What to do when an HSE inspector calls

posted by Oliver Williams
28 January 2021

Ensure your organisation – and your suppliers – are Covid-19 safe before the inspectors descend, says Oliver Williams, regional health & safety manager at Ellis Whittam and manufacturing sector specialist

Back in April 2020, the UK’s Health and Safety Executive (HSE) reminded employees how to report genuine concerns if they believed their workplaces to have a lack of appropriate measures to protect staff from contracting Covid-19. Along with local authorities, the HSE began visiting workplaces to check for Covid-compliance. According to the HSE, almost 4,000 businesses were subjected to spot checks between 9 March and 29 June 2020. These were performed via a mixture of site visits and over-the-phone checks supported by a request for evidence including documents, photos and in some instances video footage.

With businesses keen to reopen once lockdown restrictions are eased, do not be tempted to rest on your laurels – remain prepared for a compliance inspection. For those in procurement and supply chain management the challenge is two-fold: is my company prepared if we were to be inspected, and are my suppliers prepared, so as not to present any risk to business continuity? Are they too working ethically and within the law, in line with the ongoing challenges of Covid-19?

5 tips on how to prepare for a Covid-19 inspection by the Health and Safety Executive

1. Make sure you’re taking all reasonable precautions

Even if your business isn’t currently on the HSE’s radar, there is every chance you could be visited soon. You must prepare for that possibility by ensuring all ‘reasonably practicable’ measures are in place. It will not be possible to eliminate the risk of Covid-19 completely, and that’s not what the law requires; it’s about taking sensible measures that are proportionate in terms of the time, energy and cost involved in implementing them, aligned to published guidance (see www.hse.gov.uk/coronavirus/working-safely). You should apply the hierarchy of risk controls to make sure that the most effective measures are considered first.

2. Understand what could prompt a complaint – and work with staff, not against them

Employees can submit an anonymous complaint to the HSE if they’re concerned risk isn’t being properly managed. All complaints will be considered by the regulator, with some triggering a spot check. Issues that might lead to a complaint include not adhering to social distancing measures or providing adequate PPE, not producing a Covid-19 risk assessment and making this available to staff or providing training to employees on your risk control measures, and allowing symptomatic staff to remain in work. It’s important to deal with staff who raise concerns responsibly, as safety is a very sensitive issue in the Covid-19 era. These are critical opportunities to refine your controls so that your employees trust their employer and your business is less exposed. Work with your staff to find solutions and strengthen your team dynamic – this is far better than facing a potential whistleblowing situation.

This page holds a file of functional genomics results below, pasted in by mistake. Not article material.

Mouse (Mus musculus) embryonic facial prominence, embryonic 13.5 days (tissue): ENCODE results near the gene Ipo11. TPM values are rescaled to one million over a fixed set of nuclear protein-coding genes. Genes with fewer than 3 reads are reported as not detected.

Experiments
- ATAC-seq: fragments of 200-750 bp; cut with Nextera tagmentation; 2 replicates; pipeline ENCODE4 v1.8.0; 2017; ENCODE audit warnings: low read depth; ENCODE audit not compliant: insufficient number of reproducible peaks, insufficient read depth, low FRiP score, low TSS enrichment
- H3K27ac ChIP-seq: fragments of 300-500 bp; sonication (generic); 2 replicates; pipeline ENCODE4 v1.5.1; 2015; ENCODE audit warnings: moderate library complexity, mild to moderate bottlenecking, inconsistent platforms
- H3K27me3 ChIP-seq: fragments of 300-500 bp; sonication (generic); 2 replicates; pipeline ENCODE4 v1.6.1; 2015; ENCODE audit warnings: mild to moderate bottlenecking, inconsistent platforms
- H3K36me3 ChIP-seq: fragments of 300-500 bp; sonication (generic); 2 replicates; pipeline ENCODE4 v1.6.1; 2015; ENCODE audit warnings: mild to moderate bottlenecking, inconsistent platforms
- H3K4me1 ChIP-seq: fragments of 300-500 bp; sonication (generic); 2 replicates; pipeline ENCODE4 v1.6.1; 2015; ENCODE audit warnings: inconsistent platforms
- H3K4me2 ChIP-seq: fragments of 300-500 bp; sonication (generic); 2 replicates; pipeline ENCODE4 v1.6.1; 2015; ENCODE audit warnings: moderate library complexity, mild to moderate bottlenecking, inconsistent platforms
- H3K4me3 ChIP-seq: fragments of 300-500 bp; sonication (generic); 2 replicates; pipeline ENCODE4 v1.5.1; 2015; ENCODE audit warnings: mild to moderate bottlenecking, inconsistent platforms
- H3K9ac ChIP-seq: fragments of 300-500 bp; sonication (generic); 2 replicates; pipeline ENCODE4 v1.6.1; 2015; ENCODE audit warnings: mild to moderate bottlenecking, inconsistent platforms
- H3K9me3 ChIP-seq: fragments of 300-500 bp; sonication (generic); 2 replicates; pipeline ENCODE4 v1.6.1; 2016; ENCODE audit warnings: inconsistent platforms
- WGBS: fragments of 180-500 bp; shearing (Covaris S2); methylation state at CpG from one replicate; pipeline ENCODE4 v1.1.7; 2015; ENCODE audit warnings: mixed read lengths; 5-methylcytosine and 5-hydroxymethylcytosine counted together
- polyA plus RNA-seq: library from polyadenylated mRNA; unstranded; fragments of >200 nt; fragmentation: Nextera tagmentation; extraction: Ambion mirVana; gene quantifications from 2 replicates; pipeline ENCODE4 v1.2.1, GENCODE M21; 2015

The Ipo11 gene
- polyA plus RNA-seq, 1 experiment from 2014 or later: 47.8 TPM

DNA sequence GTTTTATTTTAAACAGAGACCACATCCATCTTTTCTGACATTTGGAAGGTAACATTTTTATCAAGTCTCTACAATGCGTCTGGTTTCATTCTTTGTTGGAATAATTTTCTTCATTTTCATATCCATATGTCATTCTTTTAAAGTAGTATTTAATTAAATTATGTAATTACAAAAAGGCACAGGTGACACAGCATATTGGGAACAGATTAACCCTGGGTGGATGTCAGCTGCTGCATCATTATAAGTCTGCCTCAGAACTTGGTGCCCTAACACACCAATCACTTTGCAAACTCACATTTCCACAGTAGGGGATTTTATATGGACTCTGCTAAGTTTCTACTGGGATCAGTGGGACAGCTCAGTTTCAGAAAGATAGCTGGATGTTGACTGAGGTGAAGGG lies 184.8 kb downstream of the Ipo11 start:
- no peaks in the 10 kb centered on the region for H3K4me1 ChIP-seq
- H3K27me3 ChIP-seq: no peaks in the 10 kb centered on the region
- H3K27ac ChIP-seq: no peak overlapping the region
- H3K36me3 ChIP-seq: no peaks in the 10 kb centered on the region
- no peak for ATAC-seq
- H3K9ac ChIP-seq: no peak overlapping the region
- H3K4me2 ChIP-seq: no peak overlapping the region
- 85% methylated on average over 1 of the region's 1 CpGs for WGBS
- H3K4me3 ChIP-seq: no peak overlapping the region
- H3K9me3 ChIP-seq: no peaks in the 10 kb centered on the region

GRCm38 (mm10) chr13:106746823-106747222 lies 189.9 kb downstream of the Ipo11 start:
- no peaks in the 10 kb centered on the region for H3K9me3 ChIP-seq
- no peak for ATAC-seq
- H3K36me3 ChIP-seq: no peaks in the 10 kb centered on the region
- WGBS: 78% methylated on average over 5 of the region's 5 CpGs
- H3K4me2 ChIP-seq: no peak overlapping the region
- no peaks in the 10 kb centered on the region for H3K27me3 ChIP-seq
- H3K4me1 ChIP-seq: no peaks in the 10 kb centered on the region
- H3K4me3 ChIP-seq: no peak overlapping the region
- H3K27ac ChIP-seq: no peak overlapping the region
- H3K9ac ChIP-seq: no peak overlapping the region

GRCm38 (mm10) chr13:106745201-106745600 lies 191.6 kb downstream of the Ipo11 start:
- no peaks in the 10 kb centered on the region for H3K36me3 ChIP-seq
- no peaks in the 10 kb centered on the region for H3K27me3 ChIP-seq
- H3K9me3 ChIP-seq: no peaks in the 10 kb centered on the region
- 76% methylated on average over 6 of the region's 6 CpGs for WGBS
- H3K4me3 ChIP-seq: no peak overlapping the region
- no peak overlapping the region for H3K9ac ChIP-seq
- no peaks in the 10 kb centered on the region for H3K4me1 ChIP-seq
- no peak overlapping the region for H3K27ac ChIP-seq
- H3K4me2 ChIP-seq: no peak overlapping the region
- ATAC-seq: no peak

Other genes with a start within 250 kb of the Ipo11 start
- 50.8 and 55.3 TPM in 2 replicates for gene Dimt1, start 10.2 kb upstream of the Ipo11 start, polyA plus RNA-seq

3. Organise your documents

When it comes to risk management, being able to demonstrate compliance is essential. It’s certainly not a case of producing lengthy paperwork for the sake of it, but your plans and associated action should be documented. Not only will this form the basis of your communication with internal and external parties, it is highly likely you’ll be asked to show particular documents if you are inspected, so make sure you have:

  • A Covid-19 health and safety policy, or a separate section within your existing policy that deals with Covid-19,
  • A Covid-19 risk assessment. If you employ five or more employees, it is a legal requirement to keep a written record of significant findings
  • Training records, and
  • An emergency action plan.

4. Know your stuff

The HSE inspector or local authority inspector will ask a series of questions to determine whether you’re managing risk properly. You must be able to answer these types of questions with confidence:

  • Did you conduct a risk assessment before opening?
  • Was the risk assessment documented?
  • How are you ensuring the specific controls mentioned in your risk assessment are being adhered to and remain effective?
  • Has the risk assessment been kept up to date?
  • What is your policy surrounding workers who may be displaying symptoms of coronavirus?
  • Who are your competent person/s?

5. Don’t neglect your other health and safety responsibilities

While minds are currently focused on addressing the risk posed by Covid-19, remember to maintain your other responsibilities, including fire safety, lifting equipment, and transport of goods.

If any of these points raise concern, now is the time to close the gaps. By understanding whether your own company is prepared, you will be well equipped to ask such questions of your suppliers. If their responses do not give you full confidence, you must move quickly to ensure they act and do not pose a risk to your supply.

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